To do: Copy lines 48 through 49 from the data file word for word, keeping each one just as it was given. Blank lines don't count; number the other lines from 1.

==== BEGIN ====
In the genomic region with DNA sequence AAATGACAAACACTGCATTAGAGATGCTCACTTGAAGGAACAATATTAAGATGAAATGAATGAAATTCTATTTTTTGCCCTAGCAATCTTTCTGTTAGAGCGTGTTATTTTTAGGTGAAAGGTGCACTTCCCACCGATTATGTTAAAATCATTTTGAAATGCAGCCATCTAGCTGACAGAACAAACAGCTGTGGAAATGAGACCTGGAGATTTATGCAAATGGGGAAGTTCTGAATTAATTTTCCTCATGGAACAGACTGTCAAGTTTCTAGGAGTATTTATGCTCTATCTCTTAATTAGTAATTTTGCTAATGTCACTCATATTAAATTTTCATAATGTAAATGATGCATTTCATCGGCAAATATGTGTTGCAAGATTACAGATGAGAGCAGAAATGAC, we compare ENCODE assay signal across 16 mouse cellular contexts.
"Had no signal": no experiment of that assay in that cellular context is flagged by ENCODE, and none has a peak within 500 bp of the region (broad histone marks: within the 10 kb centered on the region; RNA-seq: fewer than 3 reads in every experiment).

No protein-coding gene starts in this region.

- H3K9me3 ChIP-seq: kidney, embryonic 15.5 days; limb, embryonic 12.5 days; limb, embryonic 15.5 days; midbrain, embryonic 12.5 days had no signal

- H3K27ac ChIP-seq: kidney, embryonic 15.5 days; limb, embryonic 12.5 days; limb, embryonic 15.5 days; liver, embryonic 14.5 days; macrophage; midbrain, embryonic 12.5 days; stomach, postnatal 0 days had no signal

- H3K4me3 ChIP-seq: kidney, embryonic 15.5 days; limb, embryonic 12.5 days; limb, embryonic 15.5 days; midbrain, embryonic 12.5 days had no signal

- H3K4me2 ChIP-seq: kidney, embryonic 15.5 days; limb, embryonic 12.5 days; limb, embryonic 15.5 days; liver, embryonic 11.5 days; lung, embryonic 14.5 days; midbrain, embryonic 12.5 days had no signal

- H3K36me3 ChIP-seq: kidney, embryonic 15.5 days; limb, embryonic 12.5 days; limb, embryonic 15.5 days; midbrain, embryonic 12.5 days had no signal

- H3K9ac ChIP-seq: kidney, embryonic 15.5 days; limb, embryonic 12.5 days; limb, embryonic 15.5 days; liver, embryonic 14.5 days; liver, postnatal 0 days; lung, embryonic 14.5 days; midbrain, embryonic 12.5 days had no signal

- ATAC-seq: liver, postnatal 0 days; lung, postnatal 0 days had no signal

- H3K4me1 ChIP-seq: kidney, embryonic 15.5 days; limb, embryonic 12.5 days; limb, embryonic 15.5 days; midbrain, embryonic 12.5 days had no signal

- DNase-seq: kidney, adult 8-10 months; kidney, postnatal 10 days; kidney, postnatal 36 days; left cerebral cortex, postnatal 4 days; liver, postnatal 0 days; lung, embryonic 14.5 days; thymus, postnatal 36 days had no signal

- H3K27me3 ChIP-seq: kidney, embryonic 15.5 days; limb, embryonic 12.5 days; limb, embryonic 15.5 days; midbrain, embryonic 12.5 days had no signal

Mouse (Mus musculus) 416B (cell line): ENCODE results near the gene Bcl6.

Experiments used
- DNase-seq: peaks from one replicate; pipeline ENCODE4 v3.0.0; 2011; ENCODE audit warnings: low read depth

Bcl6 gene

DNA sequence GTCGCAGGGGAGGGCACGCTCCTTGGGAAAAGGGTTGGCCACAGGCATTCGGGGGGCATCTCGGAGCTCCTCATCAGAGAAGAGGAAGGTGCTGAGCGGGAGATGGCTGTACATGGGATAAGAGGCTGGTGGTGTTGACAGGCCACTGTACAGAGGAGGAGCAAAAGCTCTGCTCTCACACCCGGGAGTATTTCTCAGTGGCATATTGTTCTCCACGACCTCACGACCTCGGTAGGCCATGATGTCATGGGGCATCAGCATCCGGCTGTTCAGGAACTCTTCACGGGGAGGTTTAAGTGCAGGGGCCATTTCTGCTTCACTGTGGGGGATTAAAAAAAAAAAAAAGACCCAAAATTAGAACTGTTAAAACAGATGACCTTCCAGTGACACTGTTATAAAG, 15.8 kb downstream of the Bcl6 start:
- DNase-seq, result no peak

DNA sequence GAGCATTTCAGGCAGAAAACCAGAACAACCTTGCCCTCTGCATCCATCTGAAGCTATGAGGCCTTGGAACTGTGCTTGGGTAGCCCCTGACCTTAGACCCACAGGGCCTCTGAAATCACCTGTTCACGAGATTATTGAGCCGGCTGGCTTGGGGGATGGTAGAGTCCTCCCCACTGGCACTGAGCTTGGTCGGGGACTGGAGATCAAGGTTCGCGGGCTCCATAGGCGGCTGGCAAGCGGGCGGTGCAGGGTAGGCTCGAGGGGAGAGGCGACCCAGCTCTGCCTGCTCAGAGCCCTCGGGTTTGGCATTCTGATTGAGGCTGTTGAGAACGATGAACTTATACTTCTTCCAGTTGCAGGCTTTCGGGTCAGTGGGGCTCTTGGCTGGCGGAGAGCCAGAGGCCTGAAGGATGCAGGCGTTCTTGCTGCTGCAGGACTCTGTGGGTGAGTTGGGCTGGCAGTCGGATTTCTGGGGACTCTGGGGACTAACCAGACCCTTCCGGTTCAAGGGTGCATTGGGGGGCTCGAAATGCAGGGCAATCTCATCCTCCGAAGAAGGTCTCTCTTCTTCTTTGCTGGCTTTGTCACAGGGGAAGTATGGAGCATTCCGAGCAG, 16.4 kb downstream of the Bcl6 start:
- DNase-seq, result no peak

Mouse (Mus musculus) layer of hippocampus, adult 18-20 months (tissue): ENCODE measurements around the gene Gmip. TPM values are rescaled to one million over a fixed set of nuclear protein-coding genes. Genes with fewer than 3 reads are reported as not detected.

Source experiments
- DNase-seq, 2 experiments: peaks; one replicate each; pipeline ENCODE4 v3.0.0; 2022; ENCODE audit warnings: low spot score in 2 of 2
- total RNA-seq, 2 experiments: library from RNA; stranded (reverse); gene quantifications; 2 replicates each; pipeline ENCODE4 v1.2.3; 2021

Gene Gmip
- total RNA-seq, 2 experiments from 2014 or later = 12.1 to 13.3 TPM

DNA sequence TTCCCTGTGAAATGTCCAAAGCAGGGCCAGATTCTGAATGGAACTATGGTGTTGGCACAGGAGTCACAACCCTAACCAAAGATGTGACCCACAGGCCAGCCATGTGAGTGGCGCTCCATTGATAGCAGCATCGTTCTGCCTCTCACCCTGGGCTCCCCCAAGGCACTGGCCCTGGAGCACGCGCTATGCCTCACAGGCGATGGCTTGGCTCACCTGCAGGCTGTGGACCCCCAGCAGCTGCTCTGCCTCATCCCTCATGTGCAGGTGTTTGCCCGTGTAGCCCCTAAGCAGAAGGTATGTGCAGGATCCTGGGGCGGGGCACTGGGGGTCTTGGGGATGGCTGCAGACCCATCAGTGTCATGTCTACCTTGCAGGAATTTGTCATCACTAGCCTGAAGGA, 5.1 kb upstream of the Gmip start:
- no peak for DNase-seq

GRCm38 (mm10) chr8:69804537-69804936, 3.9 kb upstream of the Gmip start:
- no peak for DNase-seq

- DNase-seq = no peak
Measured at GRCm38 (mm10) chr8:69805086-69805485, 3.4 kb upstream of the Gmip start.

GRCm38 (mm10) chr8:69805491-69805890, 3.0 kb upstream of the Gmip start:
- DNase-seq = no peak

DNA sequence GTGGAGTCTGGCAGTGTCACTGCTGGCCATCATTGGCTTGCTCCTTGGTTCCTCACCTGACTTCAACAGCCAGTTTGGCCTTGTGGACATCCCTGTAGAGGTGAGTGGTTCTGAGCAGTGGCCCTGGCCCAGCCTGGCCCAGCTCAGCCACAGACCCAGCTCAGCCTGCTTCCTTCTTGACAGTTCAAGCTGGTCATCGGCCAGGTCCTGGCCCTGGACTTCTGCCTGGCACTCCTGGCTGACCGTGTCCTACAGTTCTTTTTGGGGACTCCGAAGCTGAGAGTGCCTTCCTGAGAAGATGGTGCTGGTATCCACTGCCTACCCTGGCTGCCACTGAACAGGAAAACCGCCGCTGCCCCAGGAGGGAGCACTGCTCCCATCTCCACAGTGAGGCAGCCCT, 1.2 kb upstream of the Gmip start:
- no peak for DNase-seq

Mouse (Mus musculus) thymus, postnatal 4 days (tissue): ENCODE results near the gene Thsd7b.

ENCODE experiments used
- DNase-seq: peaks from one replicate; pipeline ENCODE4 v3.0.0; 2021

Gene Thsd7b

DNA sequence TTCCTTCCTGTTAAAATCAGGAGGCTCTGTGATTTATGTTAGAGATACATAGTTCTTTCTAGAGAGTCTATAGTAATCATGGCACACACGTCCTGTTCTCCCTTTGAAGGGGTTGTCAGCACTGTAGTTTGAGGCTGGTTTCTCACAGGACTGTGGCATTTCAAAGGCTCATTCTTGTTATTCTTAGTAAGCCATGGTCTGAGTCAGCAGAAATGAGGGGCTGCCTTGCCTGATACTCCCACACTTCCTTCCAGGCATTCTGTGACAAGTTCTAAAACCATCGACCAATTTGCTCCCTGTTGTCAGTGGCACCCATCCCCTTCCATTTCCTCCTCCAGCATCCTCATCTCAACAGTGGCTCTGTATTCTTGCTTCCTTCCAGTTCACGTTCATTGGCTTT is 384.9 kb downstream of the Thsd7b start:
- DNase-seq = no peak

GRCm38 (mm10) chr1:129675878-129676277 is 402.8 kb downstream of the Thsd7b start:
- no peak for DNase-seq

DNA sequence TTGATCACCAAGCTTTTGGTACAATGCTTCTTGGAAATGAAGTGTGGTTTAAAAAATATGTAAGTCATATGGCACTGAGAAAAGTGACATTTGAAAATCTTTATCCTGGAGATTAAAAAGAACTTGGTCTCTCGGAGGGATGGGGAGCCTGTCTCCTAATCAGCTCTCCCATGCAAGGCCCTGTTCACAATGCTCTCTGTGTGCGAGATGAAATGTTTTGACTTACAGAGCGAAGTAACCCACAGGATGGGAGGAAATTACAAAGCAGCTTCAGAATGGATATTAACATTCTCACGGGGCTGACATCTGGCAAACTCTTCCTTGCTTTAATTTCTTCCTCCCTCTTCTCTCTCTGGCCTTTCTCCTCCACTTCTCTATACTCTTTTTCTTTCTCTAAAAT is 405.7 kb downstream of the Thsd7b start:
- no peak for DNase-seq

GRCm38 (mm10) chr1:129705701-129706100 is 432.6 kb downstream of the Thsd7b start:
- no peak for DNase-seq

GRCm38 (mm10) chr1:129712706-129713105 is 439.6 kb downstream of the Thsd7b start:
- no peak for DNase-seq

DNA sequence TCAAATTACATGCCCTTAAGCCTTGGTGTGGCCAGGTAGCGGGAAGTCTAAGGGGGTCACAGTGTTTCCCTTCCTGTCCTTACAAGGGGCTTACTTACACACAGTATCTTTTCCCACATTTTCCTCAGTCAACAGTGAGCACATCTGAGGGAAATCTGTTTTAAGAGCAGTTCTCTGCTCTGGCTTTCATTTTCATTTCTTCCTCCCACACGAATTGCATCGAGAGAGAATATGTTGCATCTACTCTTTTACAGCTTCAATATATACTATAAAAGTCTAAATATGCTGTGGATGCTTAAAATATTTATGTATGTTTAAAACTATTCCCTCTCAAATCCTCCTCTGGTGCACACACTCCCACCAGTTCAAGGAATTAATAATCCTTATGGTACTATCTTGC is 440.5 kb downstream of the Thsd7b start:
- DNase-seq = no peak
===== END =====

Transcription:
GRCm38 (mm10) chr1:129705701-129706100 is 432.6 kb downstream of the Thsd7b start:
- no peak for DNase-seq